Source integrity: *****
Search words: Risks, uncertainty, wildcards, oil, food inflation
Trend tags: Inflation, resource shortages

Future Wars

According to David Armatage, a Professor of History at Harvard University, we may have seen the end of formal inter-state wars, with the US-Iraq war being the last formal occurrence. The evidence cited to support this view is fairly impressive. Since 1989, 115 of the world’s 122 wars were civil wars and last year there were 32 civil wars in progress compared to no inter-state wars (Iraq and Afghanistan now being classified as civil wars). This view roughly follows the collective wisdom that democracies never go to war with each other and also ties into some of the ideas expressed by Francis Fukuyama’s “end of history” thesis. As you might expect the economists have now got involved and have calculated that an average civil war costs US $60 billion including loss of life and resources wasted. Given that there are roughly two major civil conflicts per year that adds up to $120 billion annually, which is more than the developed world spends on humanitarian aid to developing counties. It is also noted that civil wars tend to be fought between poor countries and it is the poorest members of these countries that tend to suffer the most. This is all very compelling stuff but I can’t help think that there is al least a possibility that a small incident between, say, the US and China, or between Israel and Iran, could at least temporarily become a full blown war. More likely perhaps is a new cold war between the US and Russia or between the US and China. Let’s hope not.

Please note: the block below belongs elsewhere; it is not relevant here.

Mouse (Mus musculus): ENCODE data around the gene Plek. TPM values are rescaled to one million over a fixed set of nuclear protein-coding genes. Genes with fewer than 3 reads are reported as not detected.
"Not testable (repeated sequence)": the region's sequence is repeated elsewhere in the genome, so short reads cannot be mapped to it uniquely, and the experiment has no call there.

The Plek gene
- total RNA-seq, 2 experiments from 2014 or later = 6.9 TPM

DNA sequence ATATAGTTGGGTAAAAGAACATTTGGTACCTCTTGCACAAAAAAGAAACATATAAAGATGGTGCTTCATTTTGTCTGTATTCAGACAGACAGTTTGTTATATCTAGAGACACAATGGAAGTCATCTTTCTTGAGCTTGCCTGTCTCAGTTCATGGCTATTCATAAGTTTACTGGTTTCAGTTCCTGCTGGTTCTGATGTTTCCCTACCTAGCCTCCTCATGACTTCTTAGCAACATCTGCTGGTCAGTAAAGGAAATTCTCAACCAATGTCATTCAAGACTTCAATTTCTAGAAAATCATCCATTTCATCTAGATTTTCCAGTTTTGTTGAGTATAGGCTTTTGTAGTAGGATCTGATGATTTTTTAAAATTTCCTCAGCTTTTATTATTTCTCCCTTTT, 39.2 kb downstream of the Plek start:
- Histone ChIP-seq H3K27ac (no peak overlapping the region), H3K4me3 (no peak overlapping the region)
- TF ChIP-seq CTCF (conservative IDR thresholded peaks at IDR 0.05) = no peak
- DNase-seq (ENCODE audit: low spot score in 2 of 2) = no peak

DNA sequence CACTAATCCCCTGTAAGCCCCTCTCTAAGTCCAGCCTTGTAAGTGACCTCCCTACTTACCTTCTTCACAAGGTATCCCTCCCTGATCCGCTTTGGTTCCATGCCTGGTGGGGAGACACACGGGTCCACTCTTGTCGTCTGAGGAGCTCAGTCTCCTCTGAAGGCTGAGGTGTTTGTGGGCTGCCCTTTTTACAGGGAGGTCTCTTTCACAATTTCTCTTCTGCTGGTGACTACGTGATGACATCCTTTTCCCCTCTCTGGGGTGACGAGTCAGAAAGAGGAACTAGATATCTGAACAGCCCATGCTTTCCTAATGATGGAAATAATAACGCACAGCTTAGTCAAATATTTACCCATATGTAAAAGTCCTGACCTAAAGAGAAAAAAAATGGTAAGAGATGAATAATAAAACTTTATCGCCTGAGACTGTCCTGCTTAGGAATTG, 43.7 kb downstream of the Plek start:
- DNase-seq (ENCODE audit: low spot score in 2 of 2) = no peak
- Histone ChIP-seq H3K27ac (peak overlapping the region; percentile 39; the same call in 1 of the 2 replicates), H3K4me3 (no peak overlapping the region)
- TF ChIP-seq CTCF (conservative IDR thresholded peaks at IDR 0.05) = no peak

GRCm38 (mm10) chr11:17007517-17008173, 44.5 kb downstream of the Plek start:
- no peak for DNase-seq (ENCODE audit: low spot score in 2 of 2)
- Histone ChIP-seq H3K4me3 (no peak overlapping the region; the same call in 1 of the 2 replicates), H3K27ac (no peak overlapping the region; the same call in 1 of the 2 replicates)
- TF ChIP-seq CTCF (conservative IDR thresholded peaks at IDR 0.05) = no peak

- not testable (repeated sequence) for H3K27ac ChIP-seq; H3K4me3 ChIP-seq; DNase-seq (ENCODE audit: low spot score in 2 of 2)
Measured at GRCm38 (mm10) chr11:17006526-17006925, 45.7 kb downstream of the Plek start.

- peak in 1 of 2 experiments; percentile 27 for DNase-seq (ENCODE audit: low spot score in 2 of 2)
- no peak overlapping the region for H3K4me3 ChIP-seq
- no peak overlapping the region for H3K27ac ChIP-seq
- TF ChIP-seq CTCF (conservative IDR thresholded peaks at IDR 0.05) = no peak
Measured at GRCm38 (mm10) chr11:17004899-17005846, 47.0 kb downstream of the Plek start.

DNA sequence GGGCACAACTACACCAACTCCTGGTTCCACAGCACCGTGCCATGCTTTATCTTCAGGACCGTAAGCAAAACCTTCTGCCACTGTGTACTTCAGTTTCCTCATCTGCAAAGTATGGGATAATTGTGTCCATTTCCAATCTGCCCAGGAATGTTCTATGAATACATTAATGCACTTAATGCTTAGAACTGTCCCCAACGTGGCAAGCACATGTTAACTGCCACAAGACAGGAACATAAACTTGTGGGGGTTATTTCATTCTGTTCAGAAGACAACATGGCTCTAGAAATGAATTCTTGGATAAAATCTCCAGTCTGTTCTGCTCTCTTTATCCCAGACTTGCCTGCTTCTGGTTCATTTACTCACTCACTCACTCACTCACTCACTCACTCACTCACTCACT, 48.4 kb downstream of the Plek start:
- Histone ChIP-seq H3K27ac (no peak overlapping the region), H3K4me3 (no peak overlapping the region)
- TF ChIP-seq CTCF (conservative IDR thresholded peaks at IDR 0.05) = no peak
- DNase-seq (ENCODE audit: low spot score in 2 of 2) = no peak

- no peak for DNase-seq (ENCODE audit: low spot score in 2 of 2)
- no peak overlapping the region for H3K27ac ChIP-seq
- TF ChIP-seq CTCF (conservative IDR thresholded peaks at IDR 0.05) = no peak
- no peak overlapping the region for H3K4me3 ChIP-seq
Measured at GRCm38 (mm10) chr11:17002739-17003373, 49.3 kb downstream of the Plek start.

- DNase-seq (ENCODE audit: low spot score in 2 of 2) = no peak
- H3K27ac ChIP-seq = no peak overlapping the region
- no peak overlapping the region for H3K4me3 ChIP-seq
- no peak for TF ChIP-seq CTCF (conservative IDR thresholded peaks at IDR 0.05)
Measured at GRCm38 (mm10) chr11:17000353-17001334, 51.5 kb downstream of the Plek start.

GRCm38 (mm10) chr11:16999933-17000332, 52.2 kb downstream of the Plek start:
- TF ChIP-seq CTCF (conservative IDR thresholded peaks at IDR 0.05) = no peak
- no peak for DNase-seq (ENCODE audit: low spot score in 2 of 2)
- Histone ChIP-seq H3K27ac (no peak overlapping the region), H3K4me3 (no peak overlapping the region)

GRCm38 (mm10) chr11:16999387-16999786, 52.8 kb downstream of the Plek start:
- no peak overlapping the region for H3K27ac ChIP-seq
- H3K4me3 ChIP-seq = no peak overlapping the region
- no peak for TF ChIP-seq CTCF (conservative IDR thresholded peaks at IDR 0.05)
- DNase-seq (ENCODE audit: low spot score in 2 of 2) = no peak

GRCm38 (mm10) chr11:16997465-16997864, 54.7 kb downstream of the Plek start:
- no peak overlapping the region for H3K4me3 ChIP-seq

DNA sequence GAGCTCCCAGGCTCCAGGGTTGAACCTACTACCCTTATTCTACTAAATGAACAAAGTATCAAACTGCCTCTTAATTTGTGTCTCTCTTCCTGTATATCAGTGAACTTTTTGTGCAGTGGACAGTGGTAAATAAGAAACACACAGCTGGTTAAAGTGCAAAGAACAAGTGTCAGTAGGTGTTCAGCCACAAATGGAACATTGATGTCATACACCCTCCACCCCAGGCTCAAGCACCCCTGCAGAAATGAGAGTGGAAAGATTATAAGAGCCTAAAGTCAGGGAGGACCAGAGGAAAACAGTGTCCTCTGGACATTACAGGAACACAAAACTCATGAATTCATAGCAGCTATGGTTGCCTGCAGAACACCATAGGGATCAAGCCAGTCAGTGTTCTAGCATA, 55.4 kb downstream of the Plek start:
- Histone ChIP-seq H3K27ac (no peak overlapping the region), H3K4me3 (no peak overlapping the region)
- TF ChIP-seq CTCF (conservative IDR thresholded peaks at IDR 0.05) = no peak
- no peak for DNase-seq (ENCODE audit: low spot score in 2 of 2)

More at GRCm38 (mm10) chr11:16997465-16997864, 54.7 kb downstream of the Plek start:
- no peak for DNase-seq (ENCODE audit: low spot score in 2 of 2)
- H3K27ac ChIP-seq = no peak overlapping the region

Ref: Sydney Morning Herald (Aus) 19-20 July 2008, ‘ The shape of wars to come’, D. Armatage.
See also The Atlantic (US) June 2005, ‘ How we would fight China’, R. Kaplan and The Atlantic, July/August 2007, Superiority Complex’, K. Lieber and D. Press.
Source integrity: Various
Search words: War, cival war, conflict
Trend tags: Anxiety

Open-Sourced Government Policy

In the US political bogs are a powerful tool. Using social networking and web 2.0 principles politicians are connecting with, organising and inspiring vast numbers of voters. They are also bumming money in spectacular fashion. For example, back in December 2006 Ron Paul (a former candidate for a Republican Presidency) raised US$6million in a single day online. Things in the UK are smaller and considerably more sedate. In the US the blogosphere is vibrant because the mainstream US media isn’t. In the UK this isn’t the case. As a result the official websites of the UKs three major political parties receive miniscule amounts of traffic. This may be generational and there are certainly signs that the new blood in Westminster is more attuned to using citizens plus new media to improve policy-making. George Osborn, the Shadow Chancellor, is also making noises about putting US style crime maps online in the UK and is also openly talking about using open-sourced principles to involve the citizenry in policy creation. Given that the Jubilee Petition of 2000 attracted some 24 million signatures it looks as though there are a considerable number of people out there that might welcome such a development.